Foreign Policy Blogs

“Let Them Eat Grass”

The UN believes as many as 23 million North Koreans are suffering from hunger

Two weeks ago the European Union announced that it intends to provide $14.5 million in emergency food aid to North Korea. According to the statement released by the EU, after visiting North Korea in June, monitors judged the situation to be: “Increasingly desperate and extreme measures are being taken by the hard-hit North Koreans, including the widespread consumption of grass.”

While there is no question that the conditions of North Korean people are dire, it is questionable whether EU aid will benefit the citizens of the Democratic People’s Republic of Korea in the long term. North Koreans need a state that prioritizes the basic needs of its people over its military ambitions. By continuing to provide aid, the EU is just encouraging and enabling poor governance—the cause of food insecurity in the first place.

The behavior of both North Korea and the EU is all too familiar. Up to fifty percent of the aid provided to North Korea in the past is believed to have gone towards feeding the DPRK’s military and fattening the pockets of government elites. Western powers are equally responsible for the cycle of starvation in North Korea. The US provided food and fuel to North Korea in exchange for denuclearization, when the DPRK had already agreed to cease and dismantle any nuclear projects. There is no evidence that the EU’s aid package is anything but “buy[ing] the same horse twice” in the words of former Secretary Gates. The World Food Program will disperse the EU’s aid, which was responsible for negotiating and monitoring the distribution of the majority of aid in the past. North Korean supply chains will still be used to deliver the aid and the WFP will merely monitor, observe, and audit.

At the heart of this problem is the question of whether humanitarian aid can be ideologically separated from foreign policy in the case of North Korea. It has generally been the approach of both the US and European nations to conceptualize humanitarian assistance as apolitical. Well-respected and highly visible dignitaries, such as President Jimmy Carter, have declared US refusal to provide food aid to the people of North Korea is a “human rights violation.” Yet, North Korea has shown that its strategy is to play off of this western moral stance. By providing even this relatively small amount of aid, the EU may only be prolonging the suffering of North Koreans, delaying the emergence of a government that is willing to take steps to solve it own food shortage problems.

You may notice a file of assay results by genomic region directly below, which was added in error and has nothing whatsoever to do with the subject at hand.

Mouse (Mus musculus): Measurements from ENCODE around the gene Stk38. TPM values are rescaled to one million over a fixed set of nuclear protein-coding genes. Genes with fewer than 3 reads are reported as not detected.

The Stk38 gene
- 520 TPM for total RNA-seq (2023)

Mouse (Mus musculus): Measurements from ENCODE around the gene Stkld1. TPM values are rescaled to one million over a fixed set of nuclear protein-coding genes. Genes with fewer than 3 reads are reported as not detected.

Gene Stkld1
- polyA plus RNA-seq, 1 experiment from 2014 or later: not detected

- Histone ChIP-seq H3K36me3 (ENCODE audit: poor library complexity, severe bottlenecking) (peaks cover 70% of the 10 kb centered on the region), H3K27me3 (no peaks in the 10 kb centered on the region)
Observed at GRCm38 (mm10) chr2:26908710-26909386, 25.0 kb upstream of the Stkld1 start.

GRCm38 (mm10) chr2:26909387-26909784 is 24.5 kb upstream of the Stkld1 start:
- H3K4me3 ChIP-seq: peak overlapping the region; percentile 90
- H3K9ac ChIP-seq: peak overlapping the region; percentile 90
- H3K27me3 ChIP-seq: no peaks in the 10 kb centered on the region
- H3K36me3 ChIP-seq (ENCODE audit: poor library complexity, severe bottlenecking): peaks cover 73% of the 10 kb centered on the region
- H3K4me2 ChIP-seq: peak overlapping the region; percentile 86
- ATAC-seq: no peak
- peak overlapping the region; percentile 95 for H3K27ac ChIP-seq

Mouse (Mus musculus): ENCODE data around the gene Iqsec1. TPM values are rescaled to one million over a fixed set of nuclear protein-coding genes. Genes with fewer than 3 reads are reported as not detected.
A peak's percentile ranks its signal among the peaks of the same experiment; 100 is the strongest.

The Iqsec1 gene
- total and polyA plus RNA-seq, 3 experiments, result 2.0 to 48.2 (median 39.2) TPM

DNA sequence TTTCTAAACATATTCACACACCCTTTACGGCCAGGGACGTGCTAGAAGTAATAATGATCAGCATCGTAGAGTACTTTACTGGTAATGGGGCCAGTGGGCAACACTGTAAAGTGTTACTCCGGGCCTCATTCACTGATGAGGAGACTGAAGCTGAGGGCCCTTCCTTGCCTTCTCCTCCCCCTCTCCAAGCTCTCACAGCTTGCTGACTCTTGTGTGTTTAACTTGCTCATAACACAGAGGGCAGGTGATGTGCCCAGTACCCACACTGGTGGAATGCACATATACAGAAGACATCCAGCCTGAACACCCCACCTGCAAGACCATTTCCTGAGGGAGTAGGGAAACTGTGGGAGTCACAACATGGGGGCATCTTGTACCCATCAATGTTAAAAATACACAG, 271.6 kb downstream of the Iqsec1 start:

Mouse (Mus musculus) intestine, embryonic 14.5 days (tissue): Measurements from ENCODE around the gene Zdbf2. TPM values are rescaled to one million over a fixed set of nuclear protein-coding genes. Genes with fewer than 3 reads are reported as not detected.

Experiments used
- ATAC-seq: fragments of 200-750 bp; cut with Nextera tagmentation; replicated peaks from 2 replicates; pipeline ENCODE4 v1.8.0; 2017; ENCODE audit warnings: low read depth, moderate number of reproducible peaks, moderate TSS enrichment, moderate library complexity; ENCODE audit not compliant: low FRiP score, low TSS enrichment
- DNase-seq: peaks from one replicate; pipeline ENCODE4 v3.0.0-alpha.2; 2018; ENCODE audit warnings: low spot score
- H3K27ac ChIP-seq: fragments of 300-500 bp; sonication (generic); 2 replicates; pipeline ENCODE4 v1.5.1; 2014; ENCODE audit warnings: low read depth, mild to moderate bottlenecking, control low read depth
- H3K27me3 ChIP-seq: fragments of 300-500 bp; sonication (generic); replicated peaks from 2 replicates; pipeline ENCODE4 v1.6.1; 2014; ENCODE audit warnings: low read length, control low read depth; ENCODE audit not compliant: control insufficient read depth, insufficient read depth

One my favorite definitions of insanity is the repetition of the same action and expecting a different result. There is nothing in the EU’s announcement to indicate that their aid package will be anything but business as usual. If the aid is never going to arrive and worse line the pockets of those who starve their people, the West should either give the aid to those who are guaranteed to receive it or wait for North Korea to agree to extraordinarily different set of conditions for receiving aid. Perhaps in the meantime North Koreans will take their fate into their own hands and decide to take action against the government that has basically said “let them eat grass!”

 

Author

Caroline Anne Sapp
Caroline Anne Sapp

Caroline Anne is a recent graduate from the University of St Andrew's School of International Relations with an MLitt in International Security Studies. She specializes in Asian Security and US Foreign Policy, Rule of Law, and Irregular Warfare. She has done stints at the US Department of State, the US Senate, and the Center for the Study of Terrorism and Political Violence. She received her BA in History and International Affairs from Sweet Briar College.

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